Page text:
The pensions mess at collapsed retailer BHS is “sad”, and former owner Sir Philip Green is going to “sort” it. The billionaire Monaco-based retail baron is nothing if not succinct.
The vigorous brevity to MPs from the Business and Pensions committees may have partially cheered the 20,000 former and current workers in the BHS pension scheme.
But, unfortunately, details of how the £571 million hole in the scheme was “resolvable” and “sortable” were scarce. Meanwhile, Sir Philip’s demeanour before the MPs was an oxymoronic combination of contrition and irritation.
He at one stage accused one Tory MP, Richard Fuller, of eyeballing him. Spilling of anyone’s pint was not exactly mentioned, but you get the picture.
To be fair to Fuller, Green, a robust character, may have also been disenchanted if the MP, instead of giving it the stare during the hearing, had studiedly played Candy Crush on his mobile instead.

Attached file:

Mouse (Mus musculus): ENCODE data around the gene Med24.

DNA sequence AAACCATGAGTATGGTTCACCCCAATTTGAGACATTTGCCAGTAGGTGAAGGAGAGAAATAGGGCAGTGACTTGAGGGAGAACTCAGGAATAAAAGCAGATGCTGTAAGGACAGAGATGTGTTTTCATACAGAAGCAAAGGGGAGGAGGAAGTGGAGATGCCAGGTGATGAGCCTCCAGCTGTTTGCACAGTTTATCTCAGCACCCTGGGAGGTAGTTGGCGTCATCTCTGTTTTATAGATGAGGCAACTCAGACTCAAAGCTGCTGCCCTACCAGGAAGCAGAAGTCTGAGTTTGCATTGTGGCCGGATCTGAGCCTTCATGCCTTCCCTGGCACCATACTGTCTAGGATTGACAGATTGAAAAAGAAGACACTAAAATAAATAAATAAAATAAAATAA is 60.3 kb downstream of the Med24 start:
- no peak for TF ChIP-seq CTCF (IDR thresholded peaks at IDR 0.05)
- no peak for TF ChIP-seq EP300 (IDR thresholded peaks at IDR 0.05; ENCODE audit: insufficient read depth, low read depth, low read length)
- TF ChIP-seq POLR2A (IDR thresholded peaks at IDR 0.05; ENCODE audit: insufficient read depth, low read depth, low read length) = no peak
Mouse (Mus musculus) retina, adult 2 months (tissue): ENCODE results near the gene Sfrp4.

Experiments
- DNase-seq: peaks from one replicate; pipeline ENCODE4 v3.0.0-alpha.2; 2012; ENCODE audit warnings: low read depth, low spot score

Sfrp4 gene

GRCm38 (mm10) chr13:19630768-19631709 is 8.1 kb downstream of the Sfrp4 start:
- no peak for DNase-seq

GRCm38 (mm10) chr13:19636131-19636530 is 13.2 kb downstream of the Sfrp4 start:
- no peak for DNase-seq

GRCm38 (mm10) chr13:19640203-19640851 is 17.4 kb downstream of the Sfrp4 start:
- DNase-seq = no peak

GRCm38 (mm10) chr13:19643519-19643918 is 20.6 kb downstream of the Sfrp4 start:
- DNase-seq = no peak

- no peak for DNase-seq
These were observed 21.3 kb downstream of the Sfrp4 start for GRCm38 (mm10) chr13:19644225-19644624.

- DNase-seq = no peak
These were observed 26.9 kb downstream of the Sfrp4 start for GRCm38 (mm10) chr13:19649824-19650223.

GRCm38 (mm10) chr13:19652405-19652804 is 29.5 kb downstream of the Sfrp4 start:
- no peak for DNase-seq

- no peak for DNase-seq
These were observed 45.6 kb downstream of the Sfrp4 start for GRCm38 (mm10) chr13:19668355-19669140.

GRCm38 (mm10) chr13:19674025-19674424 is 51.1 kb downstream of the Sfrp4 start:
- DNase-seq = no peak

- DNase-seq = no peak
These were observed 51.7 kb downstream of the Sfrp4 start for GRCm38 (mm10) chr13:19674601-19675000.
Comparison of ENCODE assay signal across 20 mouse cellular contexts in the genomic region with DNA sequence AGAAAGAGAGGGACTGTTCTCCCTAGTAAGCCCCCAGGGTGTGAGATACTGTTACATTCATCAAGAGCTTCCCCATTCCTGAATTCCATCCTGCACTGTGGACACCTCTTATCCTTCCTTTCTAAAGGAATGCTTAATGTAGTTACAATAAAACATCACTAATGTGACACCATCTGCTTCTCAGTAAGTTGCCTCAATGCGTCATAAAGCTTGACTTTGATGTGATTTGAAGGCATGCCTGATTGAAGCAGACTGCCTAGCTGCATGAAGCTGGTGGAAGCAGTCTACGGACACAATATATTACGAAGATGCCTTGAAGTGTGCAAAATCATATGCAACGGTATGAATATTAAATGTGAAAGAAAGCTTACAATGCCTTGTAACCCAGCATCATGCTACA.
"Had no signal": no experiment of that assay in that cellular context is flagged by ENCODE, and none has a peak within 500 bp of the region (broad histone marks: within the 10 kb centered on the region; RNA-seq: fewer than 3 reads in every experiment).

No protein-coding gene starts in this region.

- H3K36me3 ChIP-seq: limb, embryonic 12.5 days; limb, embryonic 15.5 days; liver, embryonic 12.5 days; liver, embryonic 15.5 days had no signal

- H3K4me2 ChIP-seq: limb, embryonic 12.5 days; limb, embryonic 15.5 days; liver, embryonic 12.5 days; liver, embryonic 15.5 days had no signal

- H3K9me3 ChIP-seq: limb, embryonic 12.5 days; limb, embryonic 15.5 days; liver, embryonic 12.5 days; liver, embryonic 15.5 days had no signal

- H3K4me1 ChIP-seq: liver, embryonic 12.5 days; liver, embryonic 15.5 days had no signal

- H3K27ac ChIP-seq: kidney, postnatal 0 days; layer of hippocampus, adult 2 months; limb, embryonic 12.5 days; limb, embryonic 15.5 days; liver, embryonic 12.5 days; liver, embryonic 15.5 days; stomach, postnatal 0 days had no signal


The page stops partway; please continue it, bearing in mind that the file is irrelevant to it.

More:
It emerged that Green had little to do with BHS’s pension trustees, but took the blame for the state of the pension scheme. He still felt there would be a better outcome for pensioners from a plan he and advisors Deloitte were working on than any compensation from the Pension Protection Fund, the levy-funded UK lifeboat scheme that helps finance pensions after company insolvencies.
As the lengthy hearing twisted and turned, the business magnate was unapologetic about the £400 million in dividends he took out of BHS during his 15 year ownership, claiming he had pumped more than that in.
But he put his hand up: the sale of the retailer for £1 to serial bankrupt Dominic Chappell last year was an unequivocal mistake. Apparently, Green was taken in by the fake polish on the Chappell escutcheon provided by the latter’s advisers, accountancy group Grant Thornton and law firm Olswang.
“Unfortunately we found the wrong guy. Would I do the deal again? No.” The joint chairmen of the committees had it about right in a statement that said further parliamentary investigation was necessary and that the former BHS owner remains “before the bar of public opinion”.
The verdict delivered will be in how generously he responds. Or, remaining with the vernacular, what he coughs up.